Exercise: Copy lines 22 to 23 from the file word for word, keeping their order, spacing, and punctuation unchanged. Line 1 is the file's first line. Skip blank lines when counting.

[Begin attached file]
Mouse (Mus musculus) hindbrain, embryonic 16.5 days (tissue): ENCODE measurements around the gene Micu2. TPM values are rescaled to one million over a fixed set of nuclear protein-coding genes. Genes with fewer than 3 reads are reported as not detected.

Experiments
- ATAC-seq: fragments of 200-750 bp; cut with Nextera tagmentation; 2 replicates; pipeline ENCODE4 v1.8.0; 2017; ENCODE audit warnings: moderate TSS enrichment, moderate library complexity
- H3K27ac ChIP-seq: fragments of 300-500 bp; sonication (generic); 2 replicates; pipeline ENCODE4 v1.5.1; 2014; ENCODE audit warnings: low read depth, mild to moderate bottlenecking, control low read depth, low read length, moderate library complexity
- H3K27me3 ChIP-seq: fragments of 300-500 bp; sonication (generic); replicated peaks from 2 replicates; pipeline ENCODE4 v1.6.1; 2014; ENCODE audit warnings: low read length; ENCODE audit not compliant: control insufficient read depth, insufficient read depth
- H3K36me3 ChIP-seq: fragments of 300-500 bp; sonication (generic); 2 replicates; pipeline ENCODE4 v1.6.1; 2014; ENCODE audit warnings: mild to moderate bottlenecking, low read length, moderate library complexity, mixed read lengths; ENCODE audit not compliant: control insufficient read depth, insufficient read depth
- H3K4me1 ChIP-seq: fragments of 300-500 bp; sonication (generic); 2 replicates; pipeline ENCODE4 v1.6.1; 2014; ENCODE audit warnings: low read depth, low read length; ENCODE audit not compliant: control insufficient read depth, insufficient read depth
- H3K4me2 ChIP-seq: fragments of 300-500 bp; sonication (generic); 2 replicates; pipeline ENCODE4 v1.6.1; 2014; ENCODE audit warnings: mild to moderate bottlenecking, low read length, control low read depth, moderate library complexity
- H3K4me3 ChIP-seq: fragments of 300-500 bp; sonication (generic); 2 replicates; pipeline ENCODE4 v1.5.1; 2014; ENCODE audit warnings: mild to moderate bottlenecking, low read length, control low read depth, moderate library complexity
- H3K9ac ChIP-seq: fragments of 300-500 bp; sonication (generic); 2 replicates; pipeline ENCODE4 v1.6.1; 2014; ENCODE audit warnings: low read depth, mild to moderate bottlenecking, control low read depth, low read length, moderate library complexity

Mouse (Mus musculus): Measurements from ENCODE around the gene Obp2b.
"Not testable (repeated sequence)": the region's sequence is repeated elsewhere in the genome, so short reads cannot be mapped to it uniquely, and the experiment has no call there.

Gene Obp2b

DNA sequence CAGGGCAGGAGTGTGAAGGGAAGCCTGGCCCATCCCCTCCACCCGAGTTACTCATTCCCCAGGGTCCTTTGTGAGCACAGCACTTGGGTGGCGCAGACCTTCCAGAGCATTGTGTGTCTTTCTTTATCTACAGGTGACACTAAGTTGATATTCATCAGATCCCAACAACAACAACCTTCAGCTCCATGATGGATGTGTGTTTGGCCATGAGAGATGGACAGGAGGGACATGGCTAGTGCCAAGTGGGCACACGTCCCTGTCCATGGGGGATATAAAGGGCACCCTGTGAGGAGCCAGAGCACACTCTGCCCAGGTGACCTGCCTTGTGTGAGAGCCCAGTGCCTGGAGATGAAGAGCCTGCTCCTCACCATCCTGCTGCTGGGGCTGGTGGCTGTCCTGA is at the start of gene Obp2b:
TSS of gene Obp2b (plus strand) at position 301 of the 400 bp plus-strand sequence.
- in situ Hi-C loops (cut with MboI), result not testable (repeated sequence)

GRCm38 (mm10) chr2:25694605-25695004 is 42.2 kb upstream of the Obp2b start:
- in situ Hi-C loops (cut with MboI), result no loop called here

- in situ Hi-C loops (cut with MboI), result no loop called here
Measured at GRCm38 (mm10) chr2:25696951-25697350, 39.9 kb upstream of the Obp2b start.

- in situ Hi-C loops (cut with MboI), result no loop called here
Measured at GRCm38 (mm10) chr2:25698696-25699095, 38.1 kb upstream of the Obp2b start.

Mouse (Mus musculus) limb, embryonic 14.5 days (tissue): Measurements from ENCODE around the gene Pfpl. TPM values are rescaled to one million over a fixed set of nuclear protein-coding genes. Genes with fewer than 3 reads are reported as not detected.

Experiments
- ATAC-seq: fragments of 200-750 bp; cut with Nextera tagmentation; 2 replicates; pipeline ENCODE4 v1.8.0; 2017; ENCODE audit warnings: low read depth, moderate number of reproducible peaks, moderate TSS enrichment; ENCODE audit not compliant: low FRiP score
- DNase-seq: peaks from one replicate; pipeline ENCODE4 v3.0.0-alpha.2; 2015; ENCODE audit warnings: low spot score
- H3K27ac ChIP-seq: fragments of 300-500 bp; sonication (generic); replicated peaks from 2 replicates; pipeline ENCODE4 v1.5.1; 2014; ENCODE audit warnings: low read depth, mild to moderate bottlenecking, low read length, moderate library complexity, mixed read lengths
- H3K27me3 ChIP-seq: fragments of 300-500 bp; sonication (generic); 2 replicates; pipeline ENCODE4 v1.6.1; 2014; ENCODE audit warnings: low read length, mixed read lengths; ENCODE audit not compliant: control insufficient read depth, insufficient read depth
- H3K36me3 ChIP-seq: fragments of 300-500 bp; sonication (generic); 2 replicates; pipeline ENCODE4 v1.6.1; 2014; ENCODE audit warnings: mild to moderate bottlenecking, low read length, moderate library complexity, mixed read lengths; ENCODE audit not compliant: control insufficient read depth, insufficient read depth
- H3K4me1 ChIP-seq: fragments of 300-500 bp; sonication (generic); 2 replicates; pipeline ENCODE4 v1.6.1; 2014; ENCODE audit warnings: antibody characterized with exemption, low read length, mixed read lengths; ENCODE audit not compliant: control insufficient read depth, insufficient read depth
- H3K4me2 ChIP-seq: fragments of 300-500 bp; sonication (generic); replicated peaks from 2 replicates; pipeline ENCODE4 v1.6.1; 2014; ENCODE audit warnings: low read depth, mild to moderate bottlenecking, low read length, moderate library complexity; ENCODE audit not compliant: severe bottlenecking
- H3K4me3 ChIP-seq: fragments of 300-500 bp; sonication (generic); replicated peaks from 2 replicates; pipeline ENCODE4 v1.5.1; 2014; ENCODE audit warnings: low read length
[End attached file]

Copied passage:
Measured at GRCm38 (mm10) chr2:25698696-25699095, 38.1 kb upstream of the Obp2b start.

Mouse (Mus musculus) limb, embryonic 14.5 days (tissue): Measurements from ENCODE around the gene Pfpl. TPM values are rescaled to one million over a fixed set of nuclear protein-coding genes. Genes with fewer than 3 reads are reported as not detected.